These posts portray the opinions of the author. Strong they may be, always be aware “to each their own.” If you want to do things ‘wrong,’ do it wrong. Happy steeping!
Eureka! Pure Tea & Flavored Tea Steeped Together as One!
I’ve long wondered about flavored teas. Yes, I myself took to them in my early days as taste was vastly more important to me than it is today. However, shortly into my tea exploration and studies I changed my mind. Simply by tasting different Taiwanese wulongs I discovered there was a vast range of taste and aftertaste just from that rather small island alone.
There are many reasons one tea tastes different from another. It’s too deep a subject to add to this post. I will say the processing of the leaves is a very important factor. Learning the teas and why the tea is that tea requires learning the process that goes into making the tea. Which brings me back to flavored teas.
Why Add to Tea?
Why flavor a tea with other additives if there are so many flavors? If you want to alter the taste or dare I say, make it taste better, then you don’t like tea, you like that flavor. Or maybe the tea is of low quality and one should waste not… so adding flavors makes it drinkable. Whatever the reason, I would not call flavored tea “real” tea. OK, I may have offended many people reading this. But please read on.
Why Would I Flavor Teas?
Many people like flavored teas, probably more so than those who don’t. So, what? Who cares? I do. Yes, me. Because I like to serve tea for friends and family and especially on “Thanksgiving Day” or “National Day of Mourning”1. Now, some people don’t eat meat or certain meat for one reason or another. So, do you make Turkey or Tofurkey, or slave over both? If you are a kind person, you slave over both. BUT, what if there was a way to make one that pleases everyone?! I found how to do that… with tea not turkey (sorry vegetarians, vegans and others).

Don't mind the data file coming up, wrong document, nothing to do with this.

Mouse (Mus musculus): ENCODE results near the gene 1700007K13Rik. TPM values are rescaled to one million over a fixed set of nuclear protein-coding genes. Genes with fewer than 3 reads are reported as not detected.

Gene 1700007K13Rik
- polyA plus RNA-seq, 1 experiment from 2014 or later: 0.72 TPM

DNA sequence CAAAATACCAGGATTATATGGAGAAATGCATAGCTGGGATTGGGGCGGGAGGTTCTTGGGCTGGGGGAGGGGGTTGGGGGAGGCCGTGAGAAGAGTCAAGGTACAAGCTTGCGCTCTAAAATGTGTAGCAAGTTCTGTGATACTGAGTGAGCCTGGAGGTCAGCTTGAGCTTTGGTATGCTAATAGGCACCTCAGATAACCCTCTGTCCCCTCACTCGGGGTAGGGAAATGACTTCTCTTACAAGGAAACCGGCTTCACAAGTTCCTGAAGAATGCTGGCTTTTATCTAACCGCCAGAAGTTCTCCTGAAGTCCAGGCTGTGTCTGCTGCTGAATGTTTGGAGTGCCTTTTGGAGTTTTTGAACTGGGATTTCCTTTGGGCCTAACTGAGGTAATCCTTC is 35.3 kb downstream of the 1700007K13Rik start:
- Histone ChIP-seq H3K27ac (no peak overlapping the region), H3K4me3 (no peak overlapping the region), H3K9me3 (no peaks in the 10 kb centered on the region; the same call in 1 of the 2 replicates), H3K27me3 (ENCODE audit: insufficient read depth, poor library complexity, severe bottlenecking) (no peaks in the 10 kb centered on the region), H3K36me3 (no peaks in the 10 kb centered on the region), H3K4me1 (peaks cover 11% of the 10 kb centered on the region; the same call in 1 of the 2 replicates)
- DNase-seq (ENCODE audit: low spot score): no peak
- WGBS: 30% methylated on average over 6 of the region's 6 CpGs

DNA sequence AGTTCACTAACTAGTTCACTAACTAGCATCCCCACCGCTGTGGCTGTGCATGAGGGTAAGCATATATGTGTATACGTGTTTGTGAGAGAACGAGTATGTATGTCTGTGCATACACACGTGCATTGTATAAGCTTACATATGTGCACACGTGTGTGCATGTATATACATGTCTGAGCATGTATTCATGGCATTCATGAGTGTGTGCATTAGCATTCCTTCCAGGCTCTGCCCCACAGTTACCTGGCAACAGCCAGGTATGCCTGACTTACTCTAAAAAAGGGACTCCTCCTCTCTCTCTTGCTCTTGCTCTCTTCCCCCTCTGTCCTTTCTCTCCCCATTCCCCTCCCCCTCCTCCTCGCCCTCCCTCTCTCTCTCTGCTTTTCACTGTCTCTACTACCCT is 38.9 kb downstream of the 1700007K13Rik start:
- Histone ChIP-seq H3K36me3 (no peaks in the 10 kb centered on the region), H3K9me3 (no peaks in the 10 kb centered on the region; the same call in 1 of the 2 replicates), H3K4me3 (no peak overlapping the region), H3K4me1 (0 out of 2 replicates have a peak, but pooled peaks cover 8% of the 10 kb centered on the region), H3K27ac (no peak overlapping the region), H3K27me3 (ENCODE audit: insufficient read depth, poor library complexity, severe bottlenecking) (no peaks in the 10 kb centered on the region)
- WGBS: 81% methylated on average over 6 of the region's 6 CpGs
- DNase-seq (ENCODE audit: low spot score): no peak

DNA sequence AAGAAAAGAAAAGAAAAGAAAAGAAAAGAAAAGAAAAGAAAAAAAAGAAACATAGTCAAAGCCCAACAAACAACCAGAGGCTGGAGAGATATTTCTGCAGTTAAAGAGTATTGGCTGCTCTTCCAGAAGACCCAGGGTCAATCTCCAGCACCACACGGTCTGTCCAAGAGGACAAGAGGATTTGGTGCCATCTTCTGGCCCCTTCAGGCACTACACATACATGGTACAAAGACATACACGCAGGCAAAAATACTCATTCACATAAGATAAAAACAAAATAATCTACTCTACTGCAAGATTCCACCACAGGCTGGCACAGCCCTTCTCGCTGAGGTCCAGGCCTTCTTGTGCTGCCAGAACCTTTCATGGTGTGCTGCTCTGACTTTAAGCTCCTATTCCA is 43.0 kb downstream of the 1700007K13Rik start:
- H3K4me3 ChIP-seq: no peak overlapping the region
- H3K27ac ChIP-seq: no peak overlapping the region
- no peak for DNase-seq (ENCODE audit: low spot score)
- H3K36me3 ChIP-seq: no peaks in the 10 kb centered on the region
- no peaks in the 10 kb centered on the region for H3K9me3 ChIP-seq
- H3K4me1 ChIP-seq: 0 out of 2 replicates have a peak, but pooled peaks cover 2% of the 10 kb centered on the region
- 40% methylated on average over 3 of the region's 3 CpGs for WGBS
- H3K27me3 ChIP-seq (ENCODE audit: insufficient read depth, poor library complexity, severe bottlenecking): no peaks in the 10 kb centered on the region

Like the famous Syracusan, I was taking a bath and ALSO made a discovery2. I may not have been the first to have this “Eureka Moment,” but Me Myself and I claim it!!
Two or More Teas from One
Go ahead and make that tea of yours. That nice pure tea you want to share. BUT… have some orange peels at hand, maybe some lemon rind and perhaps ginger, or mint. I wouldn’t doubt cinnamon or jasmine would be appreciated either. And, with each flavor, bring a strainer.
Ask if they would like to taste the tea, perhaps insist they take a small sip to see if they prefer it pure. If not, pull a John Henry Anderson3 and from your hat, reveal your flavors and suggest a few.
How to Spot-Flavor
Simply add the required amount of flavor to a strainer, one per strainer might be best, and pour your tea over the flavor and through the strainer into their cup. And Bob’s Your Uncle, Flavored Tea! Not only flavored tea, but one catered to the taste preference of your guest!
I will talk about my experiments on spot flavoring in an upcoming post. But it is essential you do this yourself as you want to know how much to use for which tea.
- An alternative name for the controversial name “Thanksgiving Day” due to the Genocide of the Native Americans carried out by the European colonialist and the USA Government. — United American Indians of New England
- A reference to Archimedes, born and fell in the city Syracuse. He is credited as coining the word, “Eureka” when he discovered the law of hydro-statics while apparently stepping into his bath. — BBC History
- A Scottish Magician known as “The Great Wizard of the North,” who is mis-credited with The Hat-Trick, from which he revealed a rabbit or flowers. The first record of The Hat-Trick was by the Parisian magician, Louis Comte, “The King’s Conjurer” who performed this trick the year Anderson was born, 1814 –QI (Quite Interesting) — BBC2 Quiz Show & Wikipedia: 1 & 2